Will Millennials Back Obama in 2012?
President Obama relied on enthusiastic support from Millennials to reach the White House in 2008, but they haven’t been immune to tough economic times — nor the despair that comes with it. Will they support Obama with the same vigor in 2012, and — if not — what can the President do to re-inspire them? In this web-exclusive preview clip, Heather McGhee, a Millennial herself who directs the Washington office of the research and advocacy group DEMOS, answers that direct question.
The full episode, “Economic Malpractice and the Millennials”, will be available at BillMoyers.com on Friday night. Watch a preview clip.
BILL MOYERS: In 2008, millennial, your generation, voted for Obama by a 34 point margin compared to a nine-point margin, four years earlier, for John Kerry. I mean, they came out -- you came out, your generation, and were a decisive, if not the decisive factor in Obama's margin. Will your generation come out for Obama again?
HEATHER McGHEE: I think it's a really difficult question. I think the Millennial generation still is showing preferences for Democratic policies for Democratic values and ideals and for Democratic candidates over Republican candidates. But you have to realize that just like with all other kinds of voters, young voters are voting on the economy.
And as the Dēmos report "The State of Young America" has shown, this generation, my generation is really feeling the brunt of the recession that capped off 30 years of widening economic inequality and insecurity. And so young people can't say that they're better off financially than they were four years ago. I really believe that given the levels of unemployment in the young adult generation, the president needs to call for-- and I understand it would be difficult to pass through Congress.
But on the campaign trail, he needs to call for a WPA style, generational jobs program all across this country. And it would be a transformational generational experience. It would be something that would expose people to different Americans from different walks of life. But it would also be something that would say, finally, for once and for all, 'Yes, your American Government is on your side, young people. We're not always going to leave you to the mercy of the banks and selfish employers and the vagaries of the so-called 'free market. We're going to say that your future matters to us as a country.'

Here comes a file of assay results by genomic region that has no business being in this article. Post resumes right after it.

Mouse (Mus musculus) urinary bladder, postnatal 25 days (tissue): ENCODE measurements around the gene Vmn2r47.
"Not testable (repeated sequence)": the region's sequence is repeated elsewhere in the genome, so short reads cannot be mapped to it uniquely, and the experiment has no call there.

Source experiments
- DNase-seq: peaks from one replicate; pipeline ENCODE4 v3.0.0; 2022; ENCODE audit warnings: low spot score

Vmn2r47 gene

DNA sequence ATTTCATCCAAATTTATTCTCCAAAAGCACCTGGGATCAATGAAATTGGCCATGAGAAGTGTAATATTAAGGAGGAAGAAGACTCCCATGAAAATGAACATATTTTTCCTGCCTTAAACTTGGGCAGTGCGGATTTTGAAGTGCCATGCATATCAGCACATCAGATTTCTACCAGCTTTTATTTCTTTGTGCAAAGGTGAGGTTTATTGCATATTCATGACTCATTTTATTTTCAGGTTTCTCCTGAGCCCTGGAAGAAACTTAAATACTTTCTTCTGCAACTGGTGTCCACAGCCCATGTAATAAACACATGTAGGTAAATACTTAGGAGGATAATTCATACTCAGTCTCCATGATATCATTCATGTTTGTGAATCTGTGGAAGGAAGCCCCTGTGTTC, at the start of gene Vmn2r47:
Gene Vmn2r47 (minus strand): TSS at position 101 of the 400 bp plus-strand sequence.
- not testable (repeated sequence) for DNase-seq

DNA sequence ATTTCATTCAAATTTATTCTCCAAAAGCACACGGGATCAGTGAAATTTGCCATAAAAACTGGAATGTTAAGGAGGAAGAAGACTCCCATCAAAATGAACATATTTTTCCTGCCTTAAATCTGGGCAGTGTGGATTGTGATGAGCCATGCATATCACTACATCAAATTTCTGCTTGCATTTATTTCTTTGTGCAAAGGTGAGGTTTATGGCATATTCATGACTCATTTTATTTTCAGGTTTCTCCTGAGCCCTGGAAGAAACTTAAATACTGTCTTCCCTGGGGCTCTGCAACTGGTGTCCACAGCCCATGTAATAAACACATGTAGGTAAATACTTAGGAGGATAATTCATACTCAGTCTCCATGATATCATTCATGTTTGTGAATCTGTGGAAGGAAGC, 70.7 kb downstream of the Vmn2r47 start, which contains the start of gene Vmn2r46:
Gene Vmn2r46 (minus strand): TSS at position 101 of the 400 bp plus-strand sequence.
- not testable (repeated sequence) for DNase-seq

BILL MOYERS: You're calling for more and more government help. You just asked Obama to take a more aggressive position with using the government to put people to work. You're up against, of course, the predisposition of people out across the country that, 'I don't want to pay taxes to those folks who haven't been spending it well, fighting wars, passing the cost on. Extending benefits to Wall Street, bailing out the banks. I don't want to support government anymore.'
HEATHER McGHEE: Absolutely. I mean I think that in order for us as Americans, who want to see public solutions to our common problems, to really achieve what we want to achieve, we are going to have to clean up Washington first. It is absolutely important. For example, why would the American people trust Washington to do what's right when they know that so much of their energy is focused on rewarding the people who brought them to the party, which is the wealthiest people in the country and the organized corporate elite?
And so we've got to clean up the money in politics problem. And it's time to take that incredibly personal issue of your own personal finances and make them political.
BILL MOYERS:Doing what?
HEATHER McGHEE: I think we need to stay politically involved on policy issues. We need to, as a generation, really be the generation that calls for and holds leaders accountable for cleaning up Washington, for addressing the political inequality that is perpetuating economic inequality. We need to become a very politically engaged generation. We need to run for office, debt be damned.